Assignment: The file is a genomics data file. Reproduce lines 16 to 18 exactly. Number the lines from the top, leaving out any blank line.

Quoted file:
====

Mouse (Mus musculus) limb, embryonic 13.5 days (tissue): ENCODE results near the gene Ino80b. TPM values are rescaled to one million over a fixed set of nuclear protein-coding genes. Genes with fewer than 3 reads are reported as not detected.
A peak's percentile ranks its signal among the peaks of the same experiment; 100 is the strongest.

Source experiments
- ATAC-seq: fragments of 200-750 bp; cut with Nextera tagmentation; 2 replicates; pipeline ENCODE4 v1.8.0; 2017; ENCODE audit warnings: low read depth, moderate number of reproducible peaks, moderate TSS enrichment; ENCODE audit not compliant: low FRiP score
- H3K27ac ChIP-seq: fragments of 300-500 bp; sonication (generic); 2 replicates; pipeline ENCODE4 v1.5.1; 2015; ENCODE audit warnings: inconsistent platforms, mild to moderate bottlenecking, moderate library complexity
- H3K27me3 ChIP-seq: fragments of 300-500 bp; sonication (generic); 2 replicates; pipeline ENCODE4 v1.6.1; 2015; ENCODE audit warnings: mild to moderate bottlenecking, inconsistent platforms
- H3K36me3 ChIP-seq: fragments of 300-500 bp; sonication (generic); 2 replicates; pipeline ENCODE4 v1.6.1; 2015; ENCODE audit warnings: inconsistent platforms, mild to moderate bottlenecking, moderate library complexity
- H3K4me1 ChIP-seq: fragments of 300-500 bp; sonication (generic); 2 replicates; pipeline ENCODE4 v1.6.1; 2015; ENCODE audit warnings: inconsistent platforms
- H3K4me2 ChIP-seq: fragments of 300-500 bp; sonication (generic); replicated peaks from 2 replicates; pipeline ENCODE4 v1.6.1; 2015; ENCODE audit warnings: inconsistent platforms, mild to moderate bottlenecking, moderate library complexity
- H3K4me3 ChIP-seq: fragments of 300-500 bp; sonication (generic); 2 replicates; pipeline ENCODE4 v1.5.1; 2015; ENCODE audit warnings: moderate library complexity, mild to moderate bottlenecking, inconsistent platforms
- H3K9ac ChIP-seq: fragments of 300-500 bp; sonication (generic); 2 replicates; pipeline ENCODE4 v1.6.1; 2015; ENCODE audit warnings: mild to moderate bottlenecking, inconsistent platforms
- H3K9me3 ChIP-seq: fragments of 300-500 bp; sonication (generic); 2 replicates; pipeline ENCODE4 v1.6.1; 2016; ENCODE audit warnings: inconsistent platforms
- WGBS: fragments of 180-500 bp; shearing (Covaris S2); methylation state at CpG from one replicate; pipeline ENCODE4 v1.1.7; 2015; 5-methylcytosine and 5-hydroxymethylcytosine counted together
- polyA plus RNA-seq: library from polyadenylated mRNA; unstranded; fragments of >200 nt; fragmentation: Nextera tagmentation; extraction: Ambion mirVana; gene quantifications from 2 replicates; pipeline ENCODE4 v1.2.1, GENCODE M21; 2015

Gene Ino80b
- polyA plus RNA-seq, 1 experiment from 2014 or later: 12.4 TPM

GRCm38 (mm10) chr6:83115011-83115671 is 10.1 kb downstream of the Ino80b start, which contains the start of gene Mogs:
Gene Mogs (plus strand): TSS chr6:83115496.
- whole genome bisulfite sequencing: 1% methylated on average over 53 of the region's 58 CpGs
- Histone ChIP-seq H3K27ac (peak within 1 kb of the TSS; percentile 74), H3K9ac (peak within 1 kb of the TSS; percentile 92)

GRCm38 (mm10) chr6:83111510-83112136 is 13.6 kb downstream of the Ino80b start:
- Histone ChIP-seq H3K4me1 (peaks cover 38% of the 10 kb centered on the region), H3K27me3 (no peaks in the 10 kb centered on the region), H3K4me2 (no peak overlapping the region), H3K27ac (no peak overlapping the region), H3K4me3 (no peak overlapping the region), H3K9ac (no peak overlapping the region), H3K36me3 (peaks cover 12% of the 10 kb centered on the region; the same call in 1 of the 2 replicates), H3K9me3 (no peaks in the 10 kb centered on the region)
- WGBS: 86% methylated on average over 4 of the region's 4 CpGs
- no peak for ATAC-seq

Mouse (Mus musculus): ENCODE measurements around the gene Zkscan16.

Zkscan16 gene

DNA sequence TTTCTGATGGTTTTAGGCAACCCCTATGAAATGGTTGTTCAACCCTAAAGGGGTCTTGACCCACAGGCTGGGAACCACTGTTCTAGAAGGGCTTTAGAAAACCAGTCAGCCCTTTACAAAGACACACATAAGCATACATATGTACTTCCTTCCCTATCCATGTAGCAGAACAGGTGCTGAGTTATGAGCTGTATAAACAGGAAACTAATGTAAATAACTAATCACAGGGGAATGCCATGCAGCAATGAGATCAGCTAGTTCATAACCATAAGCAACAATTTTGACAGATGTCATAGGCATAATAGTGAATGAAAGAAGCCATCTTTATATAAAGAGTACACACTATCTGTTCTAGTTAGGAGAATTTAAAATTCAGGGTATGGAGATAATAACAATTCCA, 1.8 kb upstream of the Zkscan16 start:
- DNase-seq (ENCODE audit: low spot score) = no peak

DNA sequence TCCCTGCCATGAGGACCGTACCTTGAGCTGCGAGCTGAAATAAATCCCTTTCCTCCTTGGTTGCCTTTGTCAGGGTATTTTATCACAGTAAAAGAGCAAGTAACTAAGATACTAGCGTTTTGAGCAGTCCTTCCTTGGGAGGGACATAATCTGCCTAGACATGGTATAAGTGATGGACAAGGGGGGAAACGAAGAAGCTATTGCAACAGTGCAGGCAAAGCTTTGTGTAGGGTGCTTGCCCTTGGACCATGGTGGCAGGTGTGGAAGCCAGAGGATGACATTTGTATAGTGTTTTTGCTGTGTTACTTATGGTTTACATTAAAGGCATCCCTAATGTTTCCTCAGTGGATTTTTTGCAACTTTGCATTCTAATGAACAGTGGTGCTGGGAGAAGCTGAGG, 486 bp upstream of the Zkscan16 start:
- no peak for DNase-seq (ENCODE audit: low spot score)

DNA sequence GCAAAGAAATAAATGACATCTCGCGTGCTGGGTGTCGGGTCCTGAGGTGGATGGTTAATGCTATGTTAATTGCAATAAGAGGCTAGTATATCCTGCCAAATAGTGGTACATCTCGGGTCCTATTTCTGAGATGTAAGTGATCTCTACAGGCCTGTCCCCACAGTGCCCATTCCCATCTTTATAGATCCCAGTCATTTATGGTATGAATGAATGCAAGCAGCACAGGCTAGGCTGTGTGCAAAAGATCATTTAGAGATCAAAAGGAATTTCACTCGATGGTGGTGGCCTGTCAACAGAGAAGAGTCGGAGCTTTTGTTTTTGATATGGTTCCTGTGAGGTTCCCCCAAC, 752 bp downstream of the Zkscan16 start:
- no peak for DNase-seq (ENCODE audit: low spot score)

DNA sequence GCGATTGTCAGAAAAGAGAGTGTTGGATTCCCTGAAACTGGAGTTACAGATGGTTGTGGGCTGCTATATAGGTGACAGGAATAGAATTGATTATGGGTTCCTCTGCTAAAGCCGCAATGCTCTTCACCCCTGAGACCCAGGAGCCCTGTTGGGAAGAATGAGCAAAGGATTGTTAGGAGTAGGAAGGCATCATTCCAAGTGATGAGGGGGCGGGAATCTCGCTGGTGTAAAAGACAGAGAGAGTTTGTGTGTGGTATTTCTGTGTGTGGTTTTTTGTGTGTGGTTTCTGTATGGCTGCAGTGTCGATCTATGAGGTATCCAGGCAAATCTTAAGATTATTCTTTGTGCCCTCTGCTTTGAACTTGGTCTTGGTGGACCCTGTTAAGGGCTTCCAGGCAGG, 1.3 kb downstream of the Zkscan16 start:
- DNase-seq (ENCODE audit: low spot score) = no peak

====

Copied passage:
- polyA plus RNA-seq, 1 experiment from 2014 or later: 12.4 TPM

GRCm38 (mm10) chr6:83115011-83115671 is 10.1 kb downstream of the Ino80b start, which contains the start of gene Mogs:
Gene Mogs (plus strand): TSS chr6:83115496.